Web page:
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Teotihuacan, the mysterious metropolis of ancient Mexico, seems to have provided a blueprint for Aztec city builders a millennia later.

A new re-analysis of the urban planning and layout of Teotihuacan is published in the latest Open Archaeology by Arizona State University archaeologist Michael E. Smith.

“The designers of the city created a series of innovations,” writes Smith. “In some cases these took the form of avoiding standard Mesoamerican urban traits (such as ballcourts or royal palaces), and in other cases these innovations were new features of urban layout (such as the use of a central avenue and apartment compounds as residences).

“By the time the city reached its maximal size, it was an utterly uniquely designed city within Mesoamerica,” he adds.

The city, which was home to as many as 100,000 people at any one time during its heyday from the 1st Century B.C. to the 7th Century A.D., was built at right angles, according to Smith.

The metropolis was successful for centuries, though the reason for its ultimate decline and abandonment remain a mystery.

Other Mesoamerican builders, including the Maya and Olmec, seemingly eschewed the Teotihuacan model in centuries after the city’s fall. Instead, they built around centers with focal points of temples, a palace, a plaza, and ballcourts.

But it was the Aztecs, who were building their capital of Tenochtitlan some 40 miles away from the ruins of Teotihuacan, who took the torch of the urban planning concepts.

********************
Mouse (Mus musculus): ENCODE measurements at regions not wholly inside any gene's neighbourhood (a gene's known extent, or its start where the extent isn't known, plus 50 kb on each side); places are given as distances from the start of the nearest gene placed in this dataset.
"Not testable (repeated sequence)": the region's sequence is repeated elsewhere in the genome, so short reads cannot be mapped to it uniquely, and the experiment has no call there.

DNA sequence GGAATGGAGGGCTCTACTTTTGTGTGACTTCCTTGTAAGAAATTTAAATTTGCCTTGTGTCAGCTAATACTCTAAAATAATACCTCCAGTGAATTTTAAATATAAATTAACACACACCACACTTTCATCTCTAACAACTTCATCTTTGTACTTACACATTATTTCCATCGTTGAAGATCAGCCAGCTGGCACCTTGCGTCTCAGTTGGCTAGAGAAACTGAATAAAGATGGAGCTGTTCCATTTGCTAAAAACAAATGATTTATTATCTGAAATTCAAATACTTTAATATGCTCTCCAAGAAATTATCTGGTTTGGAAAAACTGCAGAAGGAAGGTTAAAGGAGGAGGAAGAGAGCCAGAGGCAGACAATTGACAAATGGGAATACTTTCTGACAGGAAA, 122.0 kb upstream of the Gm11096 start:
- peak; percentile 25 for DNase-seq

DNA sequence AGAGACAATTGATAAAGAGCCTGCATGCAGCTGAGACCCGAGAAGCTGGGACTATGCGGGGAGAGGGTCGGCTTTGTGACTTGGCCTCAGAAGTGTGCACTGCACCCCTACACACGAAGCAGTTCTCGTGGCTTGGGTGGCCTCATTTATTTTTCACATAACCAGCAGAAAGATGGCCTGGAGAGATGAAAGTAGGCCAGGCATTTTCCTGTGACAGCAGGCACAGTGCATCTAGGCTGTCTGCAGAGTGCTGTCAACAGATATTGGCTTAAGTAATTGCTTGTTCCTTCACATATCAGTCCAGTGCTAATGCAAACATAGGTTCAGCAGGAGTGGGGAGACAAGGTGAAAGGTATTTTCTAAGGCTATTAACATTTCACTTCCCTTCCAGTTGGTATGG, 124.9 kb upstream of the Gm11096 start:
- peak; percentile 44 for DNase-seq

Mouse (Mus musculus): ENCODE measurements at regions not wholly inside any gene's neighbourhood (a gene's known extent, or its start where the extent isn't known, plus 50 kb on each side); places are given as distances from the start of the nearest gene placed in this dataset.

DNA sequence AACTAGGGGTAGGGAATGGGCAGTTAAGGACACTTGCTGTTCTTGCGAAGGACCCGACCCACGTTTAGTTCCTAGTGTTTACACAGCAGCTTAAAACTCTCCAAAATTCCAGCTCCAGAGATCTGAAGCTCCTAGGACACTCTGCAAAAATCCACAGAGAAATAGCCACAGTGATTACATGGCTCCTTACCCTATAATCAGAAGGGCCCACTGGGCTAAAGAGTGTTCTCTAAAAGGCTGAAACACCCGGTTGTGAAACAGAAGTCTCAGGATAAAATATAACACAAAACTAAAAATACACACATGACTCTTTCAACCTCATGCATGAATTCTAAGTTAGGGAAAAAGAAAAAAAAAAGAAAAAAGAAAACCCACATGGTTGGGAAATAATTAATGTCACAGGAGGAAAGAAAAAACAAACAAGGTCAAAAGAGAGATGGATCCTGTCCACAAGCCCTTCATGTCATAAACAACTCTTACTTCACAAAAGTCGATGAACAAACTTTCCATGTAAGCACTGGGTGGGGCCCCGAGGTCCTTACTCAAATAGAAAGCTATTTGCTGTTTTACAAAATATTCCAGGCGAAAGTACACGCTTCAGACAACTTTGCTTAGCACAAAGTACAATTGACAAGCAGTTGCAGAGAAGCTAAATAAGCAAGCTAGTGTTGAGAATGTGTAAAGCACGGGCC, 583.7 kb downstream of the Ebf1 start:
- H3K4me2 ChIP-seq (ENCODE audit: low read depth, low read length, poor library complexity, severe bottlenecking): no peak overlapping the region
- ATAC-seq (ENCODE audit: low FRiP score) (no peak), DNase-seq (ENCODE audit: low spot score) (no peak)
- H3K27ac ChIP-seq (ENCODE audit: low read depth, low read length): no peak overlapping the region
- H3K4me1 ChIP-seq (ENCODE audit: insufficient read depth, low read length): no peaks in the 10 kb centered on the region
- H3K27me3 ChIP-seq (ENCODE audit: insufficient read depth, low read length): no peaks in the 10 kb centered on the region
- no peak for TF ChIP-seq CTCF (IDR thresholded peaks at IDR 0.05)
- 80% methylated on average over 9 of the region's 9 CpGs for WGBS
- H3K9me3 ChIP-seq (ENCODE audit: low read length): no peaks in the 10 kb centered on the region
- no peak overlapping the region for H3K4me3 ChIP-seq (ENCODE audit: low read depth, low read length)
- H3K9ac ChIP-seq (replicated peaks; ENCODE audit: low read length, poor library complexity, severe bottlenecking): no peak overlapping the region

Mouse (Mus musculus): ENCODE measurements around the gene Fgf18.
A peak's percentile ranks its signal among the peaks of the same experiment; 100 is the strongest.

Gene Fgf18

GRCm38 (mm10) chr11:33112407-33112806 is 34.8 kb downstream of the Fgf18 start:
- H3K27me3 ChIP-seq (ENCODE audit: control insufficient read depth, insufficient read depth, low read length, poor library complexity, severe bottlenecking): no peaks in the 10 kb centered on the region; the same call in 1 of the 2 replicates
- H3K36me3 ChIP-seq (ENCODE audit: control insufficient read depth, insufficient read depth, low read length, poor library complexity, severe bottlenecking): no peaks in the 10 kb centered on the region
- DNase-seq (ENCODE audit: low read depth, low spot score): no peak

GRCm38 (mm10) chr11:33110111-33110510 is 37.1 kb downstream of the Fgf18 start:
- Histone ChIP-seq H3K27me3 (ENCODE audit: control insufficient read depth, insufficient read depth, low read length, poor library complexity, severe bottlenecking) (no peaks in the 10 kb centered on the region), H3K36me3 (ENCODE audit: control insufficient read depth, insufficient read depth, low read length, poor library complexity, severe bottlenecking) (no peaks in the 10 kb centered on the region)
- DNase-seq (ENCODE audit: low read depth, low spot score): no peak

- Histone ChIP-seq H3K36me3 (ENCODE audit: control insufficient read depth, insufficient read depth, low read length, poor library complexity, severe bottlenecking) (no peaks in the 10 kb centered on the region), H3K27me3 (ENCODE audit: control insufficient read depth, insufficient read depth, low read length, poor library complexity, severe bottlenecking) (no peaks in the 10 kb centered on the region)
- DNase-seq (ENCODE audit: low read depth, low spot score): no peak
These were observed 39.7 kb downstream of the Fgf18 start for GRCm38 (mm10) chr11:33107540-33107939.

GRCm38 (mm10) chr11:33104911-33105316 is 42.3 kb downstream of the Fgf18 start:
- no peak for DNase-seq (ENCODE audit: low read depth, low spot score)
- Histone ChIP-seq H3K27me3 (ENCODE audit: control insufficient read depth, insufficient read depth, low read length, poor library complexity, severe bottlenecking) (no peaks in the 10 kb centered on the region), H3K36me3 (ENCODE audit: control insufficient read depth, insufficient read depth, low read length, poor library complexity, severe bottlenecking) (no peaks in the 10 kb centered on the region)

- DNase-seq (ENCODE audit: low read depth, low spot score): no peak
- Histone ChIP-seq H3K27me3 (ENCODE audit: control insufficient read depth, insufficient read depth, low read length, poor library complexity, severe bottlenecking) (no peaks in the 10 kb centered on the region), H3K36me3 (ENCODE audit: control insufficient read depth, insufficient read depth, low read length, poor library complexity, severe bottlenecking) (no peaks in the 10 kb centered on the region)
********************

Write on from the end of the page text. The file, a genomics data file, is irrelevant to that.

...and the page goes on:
They too built on right angles, and with a scale for a population that would grow to become awe-inspiring to the conquering conquistadors.

Differences were present, however. Teotihuacan boasted many apartment dwellings, while Tenochtitlan did not, for example.

“Teotihuacan stood alone as the only city using a new and very different set of planning principles, and its apartment compound represented a unique form of urban resident not just in Mesoamerica but in world urban history,” said Smith, in a statement.

Previous researchers have hypothesized that much of the modern urban planning was prefigured by Teotihuacan. But work continues at the site, including the work of David Carballo of Boston University, who talked about his work with Laboratory Equipment in 2015. Teotihuacan continues to pose riddles and offer surprises to investigators at the site. Also in 2015, an archaeological team digging for a royal tomb under one of the large pyramids in the city found a large amount of liquid mercury stockpiled there.

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